Monday, August 29, 2011


Yesterday was our last full day on the ship. In the afternoon, we anchored at Santorini. Like many of the Greek islands, Santorini was formed by volcanic activity. After it's formation, it was a single populated island until the volcano at its center erupted again and pushed the center of the island under the sea. Now the main island, Thira forms a crescent around the volcano and a huge lagoon rests in the middle. Many people believe that the story of the Lost City of Atlantis is about the collapse of Santorini.

Santorini is absolutely beautiful. From the ship, we could see the iconic white and blue houses and shops atop the high cliffs. Because of the steep approach, we rode donkeys up the switchbacks into the main town of Fira. We shopped around with friends for a while and then had drinks and appetizers with an amazing view of the bay and volcano. It was a great way to end our trip.

Today we are back in Athens for our last night. We are grabbing last minute souvenirs and repacking our bags in preparation for our flight home tomorrow. It has been an amazing and absolutely unforgettable trip. We have made great friends and seen amazing places. After everything, though, we are looking forward to going home. We can't wait to sleep in our own bed, eat In N Out and most of all to see our friends, family and our puppy!

- Posted using BlogPress via my iPad from Athens

Saturday, August 27, 2011

Patmos & Friends

Just returned to the ship from the tiny island of Patmos. Patmos is quiet and lovely and we mostly just laid on the beach, had a gyro and took a slow walk around the town.

We've been traveling with a group for the past couple weeks and haven't really mentioned them on the blog so far, so we wanted to give a quick shout out to our new friends from around the world.

Laura was our tour manager and turned out to be a great friend. She is from New Zealand, but she lives and works in Italy. She is known for her adorable accent; she says "heedseet" instead of headset, "peen" instead of pen and (most hilariously) "deek" instead of deck. We think Laura is the sweetest and we were pretty sad to leave her and most of the rest of the group when we left for the cruise.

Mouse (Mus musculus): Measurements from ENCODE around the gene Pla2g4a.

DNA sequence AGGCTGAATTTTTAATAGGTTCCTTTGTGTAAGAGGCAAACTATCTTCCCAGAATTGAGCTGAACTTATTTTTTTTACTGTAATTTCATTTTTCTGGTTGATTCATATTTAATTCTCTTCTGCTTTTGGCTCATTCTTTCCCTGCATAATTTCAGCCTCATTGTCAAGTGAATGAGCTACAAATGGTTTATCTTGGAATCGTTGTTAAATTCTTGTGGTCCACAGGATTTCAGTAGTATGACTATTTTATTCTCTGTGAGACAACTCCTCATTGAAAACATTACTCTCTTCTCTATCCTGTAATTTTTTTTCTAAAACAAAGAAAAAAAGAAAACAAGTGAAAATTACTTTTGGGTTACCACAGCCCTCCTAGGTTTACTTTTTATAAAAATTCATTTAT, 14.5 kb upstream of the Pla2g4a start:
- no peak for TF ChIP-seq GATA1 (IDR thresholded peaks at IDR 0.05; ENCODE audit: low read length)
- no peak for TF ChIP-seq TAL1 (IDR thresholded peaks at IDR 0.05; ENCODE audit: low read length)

Casey, Kelly and Kate are three Australian girls that we adore. They are traveling all over Europe. These three are all very different, but they are a blast to hang out with as a pack.

Britney is a Canadian girl who is always outrageous and fun. You can probably find her with a drink in her hand and enough attitude to pass around. She is joining us on the cruise.

Talia is a sweetheart, also from Canada. She always has something nice to say.

The Turner sisters are from Washington. They are down to earth and super easy to get along with. They can often be found hanging out with Amanda from Australia who is always fun to be around and can save your life in an emergency (she's an EMT). All three of these girls are on the cruise with us.

Damien and Emma are our closest buds on the tour and the cruise. These two are from Australia and they've been traveling around Europe for months. We like being around them because when we are together, we are usually laughing until it hurts. Damien has TONS of attitude and spunk and Emma's deadpan humor keeps him from going overboard. Just today, Damien and I went for gyros and I nearly died after laughing and choking on a piece of onion. We have a blast with them and are starting to pick up an Australian accent!